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We now begin the study of (smooth) solutions $t \mapsto (M(t),g(t))$ to the Ricci flow equation

$\frac{d}{dt} g_{\alpha \beta} = - 2 \hbox{Ric}_{\alpha \beta}$, (1)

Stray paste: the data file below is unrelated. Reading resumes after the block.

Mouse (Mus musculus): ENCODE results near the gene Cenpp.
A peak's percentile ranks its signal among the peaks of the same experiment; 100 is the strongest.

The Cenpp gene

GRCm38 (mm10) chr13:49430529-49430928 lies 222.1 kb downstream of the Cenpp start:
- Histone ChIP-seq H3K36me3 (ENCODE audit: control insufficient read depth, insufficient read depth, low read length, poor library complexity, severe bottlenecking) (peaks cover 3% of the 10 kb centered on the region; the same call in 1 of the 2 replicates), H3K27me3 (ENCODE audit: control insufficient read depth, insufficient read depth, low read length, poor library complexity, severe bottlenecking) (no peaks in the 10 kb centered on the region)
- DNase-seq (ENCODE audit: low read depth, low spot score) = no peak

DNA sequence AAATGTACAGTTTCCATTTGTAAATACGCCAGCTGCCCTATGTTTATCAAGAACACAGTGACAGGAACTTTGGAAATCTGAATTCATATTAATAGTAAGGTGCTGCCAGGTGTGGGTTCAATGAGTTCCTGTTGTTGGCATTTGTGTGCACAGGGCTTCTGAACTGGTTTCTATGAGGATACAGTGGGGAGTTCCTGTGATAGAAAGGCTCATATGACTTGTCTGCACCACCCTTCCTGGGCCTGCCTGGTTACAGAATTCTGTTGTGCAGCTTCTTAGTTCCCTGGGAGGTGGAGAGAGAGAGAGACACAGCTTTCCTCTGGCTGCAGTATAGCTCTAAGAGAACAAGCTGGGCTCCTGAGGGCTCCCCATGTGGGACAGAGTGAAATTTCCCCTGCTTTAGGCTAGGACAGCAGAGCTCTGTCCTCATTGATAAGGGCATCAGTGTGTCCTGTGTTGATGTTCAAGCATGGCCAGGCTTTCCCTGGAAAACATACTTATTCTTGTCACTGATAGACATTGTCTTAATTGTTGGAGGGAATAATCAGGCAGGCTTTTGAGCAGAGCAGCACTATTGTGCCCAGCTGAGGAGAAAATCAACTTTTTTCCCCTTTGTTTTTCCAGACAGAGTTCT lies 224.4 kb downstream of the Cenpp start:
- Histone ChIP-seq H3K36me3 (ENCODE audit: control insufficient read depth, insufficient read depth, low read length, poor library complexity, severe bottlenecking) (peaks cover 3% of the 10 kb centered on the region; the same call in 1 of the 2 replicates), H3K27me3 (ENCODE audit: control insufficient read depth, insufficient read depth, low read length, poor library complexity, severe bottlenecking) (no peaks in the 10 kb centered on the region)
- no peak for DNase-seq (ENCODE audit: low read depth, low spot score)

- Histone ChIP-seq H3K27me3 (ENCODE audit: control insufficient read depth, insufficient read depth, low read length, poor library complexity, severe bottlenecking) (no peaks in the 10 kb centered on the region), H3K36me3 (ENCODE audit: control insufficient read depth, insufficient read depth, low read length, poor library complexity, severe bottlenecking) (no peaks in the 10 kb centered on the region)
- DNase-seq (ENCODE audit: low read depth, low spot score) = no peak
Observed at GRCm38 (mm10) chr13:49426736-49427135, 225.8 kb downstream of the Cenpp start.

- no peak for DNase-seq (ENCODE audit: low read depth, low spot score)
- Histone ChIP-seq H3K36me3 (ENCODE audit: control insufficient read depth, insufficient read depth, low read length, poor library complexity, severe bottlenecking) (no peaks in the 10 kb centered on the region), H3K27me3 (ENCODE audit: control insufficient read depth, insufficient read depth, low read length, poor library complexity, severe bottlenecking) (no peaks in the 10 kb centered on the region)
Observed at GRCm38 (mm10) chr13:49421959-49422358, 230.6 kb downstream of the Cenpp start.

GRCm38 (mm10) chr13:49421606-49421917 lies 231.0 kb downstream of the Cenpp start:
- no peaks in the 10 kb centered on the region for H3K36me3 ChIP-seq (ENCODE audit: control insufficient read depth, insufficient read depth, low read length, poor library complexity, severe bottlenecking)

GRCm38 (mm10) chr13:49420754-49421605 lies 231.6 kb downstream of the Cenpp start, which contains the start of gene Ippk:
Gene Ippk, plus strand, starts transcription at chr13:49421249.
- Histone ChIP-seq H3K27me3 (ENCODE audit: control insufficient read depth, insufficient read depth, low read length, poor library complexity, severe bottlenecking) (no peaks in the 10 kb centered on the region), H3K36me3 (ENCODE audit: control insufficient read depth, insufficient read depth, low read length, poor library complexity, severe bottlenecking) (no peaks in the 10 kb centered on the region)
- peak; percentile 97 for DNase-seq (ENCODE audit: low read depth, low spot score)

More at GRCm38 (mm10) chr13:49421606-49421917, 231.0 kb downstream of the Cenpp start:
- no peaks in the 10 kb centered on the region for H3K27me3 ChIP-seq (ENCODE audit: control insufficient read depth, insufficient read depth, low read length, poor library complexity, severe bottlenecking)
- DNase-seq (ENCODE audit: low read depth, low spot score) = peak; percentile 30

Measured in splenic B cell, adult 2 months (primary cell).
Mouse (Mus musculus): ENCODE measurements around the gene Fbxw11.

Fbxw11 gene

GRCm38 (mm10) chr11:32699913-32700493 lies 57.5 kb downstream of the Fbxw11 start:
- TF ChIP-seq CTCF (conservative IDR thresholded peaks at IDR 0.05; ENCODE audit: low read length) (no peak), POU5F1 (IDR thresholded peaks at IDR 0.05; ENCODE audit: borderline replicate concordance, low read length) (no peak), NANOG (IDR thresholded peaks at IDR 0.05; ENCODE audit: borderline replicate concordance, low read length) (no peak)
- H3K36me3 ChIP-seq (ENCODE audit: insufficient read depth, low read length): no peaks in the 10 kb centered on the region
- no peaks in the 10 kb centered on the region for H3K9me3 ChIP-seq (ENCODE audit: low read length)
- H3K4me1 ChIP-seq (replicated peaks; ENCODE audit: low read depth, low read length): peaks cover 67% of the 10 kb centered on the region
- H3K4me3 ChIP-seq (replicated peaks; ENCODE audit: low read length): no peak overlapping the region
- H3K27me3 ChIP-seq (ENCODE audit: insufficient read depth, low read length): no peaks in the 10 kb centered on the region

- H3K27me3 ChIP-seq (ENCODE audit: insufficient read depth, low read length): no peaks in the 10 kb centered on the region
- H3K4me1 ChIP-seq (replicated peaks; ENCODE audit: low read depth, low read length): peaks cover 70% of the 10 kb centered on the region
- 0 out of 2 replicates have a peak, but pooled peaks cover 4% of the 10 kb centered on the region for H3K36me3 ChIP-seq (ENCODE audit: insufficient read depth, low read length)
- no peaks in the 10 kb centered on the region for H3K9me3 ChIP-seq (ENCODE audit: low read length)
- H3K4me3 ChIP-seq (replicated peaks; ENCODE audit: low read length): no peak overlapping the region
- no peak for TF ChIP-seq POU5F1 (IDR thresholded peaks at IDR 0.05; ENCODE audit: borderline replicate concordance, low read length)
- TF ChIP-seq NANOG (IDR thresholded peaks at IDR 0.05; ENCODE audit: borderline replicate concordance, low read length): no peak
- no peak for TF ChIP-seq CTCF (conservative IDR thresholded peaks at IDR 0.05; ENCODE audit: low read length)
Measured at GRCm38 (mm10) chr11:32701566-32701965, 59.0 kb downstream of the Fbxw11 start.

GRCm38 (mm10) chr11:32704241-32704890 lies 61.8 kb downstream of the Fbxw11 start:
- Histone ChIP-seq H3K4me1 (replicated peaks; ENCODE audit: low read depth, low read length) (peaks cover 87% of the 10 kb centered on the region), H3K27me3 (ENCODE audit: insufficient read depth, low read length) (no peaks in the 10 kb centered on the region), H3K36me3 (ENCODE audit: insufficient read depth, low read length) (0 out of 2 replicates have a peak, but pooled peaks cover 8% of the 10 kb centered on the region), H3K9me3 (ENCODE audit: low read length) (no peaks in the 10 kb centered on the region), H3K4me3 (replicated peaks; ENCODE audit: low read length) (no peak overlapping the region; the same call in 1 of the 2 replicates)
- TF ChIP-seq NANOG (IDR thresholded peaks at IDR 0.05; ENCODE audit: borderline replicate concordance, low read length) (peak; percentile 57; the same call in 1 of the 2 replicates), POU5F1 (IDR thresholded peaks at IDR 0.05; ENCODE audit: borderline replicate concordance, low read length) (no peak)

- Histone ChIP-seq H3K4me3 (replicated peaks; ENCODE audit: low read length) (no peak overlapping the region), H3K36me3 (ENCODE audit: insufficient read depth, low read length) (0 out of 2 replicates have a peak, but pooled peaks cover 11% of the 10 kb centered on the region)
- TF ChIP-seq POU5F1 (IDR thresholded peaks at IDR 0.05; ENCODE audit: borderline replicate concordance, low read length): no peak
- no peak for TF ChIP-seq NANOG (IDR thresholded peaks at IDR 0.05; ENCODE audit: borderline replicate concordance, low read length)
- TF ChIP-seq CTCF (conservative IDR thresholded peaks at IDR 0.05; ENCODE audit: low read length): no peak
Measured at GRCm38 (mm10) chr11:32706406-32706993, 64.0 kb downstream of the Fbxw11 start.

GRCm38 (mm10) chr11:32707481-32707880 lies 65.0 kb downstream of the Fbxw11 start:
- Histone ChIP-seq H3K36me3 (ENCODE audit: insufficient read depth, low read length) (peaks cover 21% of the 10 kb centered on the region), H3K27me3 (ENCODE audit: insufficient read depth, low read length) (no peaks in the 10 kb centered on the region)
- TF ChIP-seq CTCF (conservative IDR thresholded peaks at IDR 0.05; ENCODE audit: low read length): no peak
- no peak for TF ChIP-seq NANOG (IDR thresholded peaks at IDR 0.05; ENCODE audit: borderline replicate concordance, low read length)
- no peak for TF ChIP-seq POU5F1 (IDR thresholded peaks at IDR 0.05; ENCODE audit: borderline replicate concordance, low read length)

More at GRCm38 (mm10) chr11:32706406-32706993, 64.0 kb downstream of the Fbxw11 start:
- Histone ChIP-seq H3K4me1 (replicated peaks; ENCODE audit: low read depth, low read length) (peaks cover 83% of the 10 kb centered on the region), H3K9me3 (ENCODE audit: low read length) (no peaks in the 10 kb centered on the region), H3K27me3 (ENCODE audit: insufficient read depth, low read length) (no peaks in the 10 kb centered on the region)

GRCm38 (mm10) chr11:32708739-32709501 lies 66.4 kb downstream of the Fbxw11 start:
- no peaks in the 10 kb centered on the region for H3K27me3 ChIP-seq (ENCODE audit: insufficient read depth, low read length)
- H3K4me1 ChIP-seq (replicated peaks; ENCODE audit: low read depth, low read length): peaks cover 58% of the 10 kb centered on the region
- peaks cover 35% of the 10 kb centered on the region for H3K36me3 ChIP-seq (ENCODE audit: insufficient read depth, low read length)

particularly for compact manifolds in three dimensions. Our first basic tool will be the maximum principle for parabolic equations, which we will use to bound (sub-)solutions to nonlinear parabolic PDE by (super-)solutions, and vice versa. Because the various curvatures $\hbox{Riem}_{\alpha \beta \gamma}^\delta$, $\hbox{Ric}_{\alpha \beta}$, R of a manifold undergoing Ricci flow do indeed obey nonlinear parabolic PDE (see equations (31) from Lecture 1), we will be able to obtain some important lower bounds on curvature, and in particular establishes that the curvature is either bounded, or else that the positive components of the curvature dominate the negative components. This latter phenomenon, known as the Hamilton-Ivey pinching phenomenon, is particularly important when studying singularities of Ricci flow, as it means that the geometry of such singularities is almost completely dominated by regions of non-negative (and often quite high) curvature.

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